By Hal M. Bundrick
NEW YORK (
) -- If you don't have a college degree and you struggle to makes ends meet in a blue-collar job, chances are good that you're paying more for
, according to the Consumer Federation of America (CFA). For example, buying the minimum liability coverage required, the CFA says that GEICO often charges a factory worker with a high school degree far higher annual premiums than
a plant supervisor with a college degree
--in fact 45% more in Seattle ($870 vs. $599), 40% more in Hartford ($1,299 vs. $926), 33% more in Oakland ($922 vs. $693), 23% more in Louisville ($2,200 vs. $1,791), 21% more in Chicago ($1,013 vs. $840), and 20% more in Baltimore ($1,971 vs. $1,647).
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The study also says these differences would be even greater if, for education, the comparisons also included no high school degree and a graduate degree. For example, the Baltimore factory worker would pay an annual premium of $2,061 with no high school degree, an annual premium of $1,971 with a high school degree, an annual premium of $1,801 with a college degree, and an annual premium of $1,722 with a graduate degree.
But other major insurers bust the chops of working folk, too. Progressive also often charges a factory worker with a high school degree higher annual premiums than a plant supervisor with a college degree - 33% more in Baltimore ($1,818 vs. $1,362), 14% more in Houston ($1,406 vs. $1,236), 9% more in Louisville ($2,390 vs $2,185), 9% more in Denver ($995 vs. $911), and 8% more in Oakland ($736 vs. $684).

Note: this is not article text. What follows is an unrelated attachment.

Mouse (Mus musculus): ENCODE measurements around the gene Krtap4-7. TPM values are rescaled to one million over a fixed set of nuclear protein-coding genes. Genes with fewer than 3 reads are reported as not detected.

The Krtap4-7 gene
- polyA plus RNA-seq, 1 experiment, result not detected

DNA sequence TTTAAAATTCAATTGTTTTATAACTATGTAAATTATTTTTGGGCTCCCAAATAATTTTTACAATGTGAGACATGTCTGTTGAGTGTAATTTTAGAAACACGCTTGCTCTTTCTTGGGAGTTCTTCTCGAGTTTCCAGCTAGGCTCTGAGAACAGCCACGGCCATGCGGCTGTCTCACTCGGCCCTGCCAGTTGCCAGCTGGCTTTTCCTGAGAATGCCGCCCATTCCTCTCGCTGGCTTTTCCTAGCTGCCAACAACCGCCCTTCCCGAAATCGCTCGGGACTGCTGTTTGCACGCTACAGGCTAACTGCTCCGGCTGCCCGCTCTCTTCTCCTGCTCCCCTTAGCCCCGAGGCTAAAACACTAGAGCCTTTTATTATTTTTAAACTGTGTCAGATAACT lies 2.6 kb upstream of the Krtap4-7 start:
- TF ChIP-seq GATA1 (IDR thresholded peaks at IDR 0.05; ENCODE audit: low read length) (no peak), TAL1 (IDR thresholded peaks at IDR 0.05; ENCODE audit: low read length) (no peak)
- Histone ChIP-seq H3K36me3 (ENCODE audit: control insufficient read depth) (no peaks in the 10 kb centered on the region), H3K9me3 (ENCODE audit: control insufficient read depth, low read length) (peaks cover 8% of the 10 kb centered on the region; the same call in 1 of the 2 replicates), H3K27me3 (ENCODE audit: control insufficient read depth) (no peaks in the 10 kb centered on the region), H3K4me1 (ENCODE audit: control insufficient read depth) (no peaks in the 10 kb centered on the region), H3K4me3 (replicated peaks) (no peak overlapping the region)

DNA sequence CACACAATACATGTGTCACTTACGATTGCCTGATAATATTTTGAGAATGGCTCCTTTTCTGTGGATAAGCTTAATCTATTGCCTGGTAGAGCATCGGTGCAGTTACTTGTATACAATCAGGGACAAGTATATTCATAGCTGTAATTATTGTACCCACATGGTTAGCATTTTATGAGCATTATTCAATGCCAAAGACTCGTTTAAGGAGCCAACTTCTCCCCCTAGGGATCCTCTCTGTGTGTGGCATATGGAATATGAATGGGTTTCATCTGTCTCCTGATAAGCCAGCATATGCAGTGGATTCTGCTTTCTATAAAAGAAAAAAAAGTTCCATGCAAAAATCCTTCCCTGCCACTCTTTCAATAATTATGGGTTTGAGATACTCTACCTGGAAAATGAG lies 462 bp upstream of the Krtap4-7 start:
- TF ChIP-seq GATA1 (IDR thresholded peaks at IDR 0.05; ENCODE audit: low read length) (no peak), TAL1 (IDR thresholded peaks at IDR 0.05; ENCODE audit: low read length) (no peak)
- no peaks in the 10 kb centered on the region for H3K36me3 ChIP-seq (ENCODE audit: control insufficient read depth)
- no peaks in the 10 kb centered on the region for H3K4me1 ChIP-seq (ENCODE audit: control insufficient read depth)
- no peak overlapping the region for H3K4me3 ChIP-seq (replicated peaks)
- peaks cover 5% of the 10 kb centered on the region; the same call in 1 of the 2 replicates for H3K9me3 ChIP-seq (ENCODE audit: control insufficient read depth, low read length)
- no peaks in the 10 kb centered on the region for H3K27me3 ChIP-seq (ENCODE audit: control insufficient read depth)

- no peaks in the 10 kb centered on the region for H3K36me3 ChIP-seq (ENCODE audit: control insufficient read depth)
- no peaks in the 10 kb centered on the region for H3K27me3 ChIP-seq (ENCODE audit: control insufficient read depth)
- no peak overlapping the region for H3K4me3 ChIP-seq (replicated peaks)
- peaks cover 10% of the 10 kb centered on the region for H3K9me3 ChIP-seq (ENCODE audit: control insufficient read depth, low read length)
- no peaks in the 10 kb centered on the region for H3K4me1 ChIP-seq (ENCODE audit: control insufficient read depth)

This trend is wide-spread. Liberty Mutual, for example, charges a high school graduate higher annual premiums than a college graduate - 13% more in Baltimore ($2,116 vs. $1,877), 13% more in Houston ($1,373 vs. $1,216), 12% more in Phoenix ($1,592 vs. $1,418), and 10% more in Hartford ($1,913 vs. $1,735). In five other cities studied - Atlanta, Louisville, Chicago, Denver, and Seattle - Liberty's website quoted rates for a college graduate but not for a high school graduate.
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In many cities, Farmers Insurance charges those who are neither professionals nor certain government workers 5% higher premiums.
For each of these comparisons, all other factors, including a perfect driving record, were held constant.
"Auto insurers charge high premiums for minimal coverage to most working people even those with perfect driving records, who live in urban areas," said Stephen Brobeck, CFA's Executive Director. "Since most Americans need a car and almost all states require the purchase of auto insurance, many lower-income workers are faced with the choice of paying these high, and often unaffordable prices, or breaking the law by driving without insurance," he added.
CFA estimates that one-quarter to one-third of drivers with household incomes under $36,000 - accounting for 40% of all households - are uninsured.
The consumer group says that while many states prohibit the use of education and occupation to deny coverage, they do permit the use of these factors in setting rates. That may help explain why some quoted annual premiums for minimum liability coverage are so high - sometimes exceeding $3,000, even $4,000. CFA claims that these high rates, which few drivers if any pay, effectively deny low- and moderate-income consumers coverage.
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"Since state governments require purchase of auto insurance, state insurance commissioners have an obligation to address this issue," Broebeck says. "And the relatively new Federal Insurance Office should make the study of this problem a priority."
State Farm, Allstate, USAA, Nationwide and Travelers apparently do not use education or occupation in their rate-making, at least in the ten states examined by CFA.
--Written by Hal M. Bundrick for MainStreet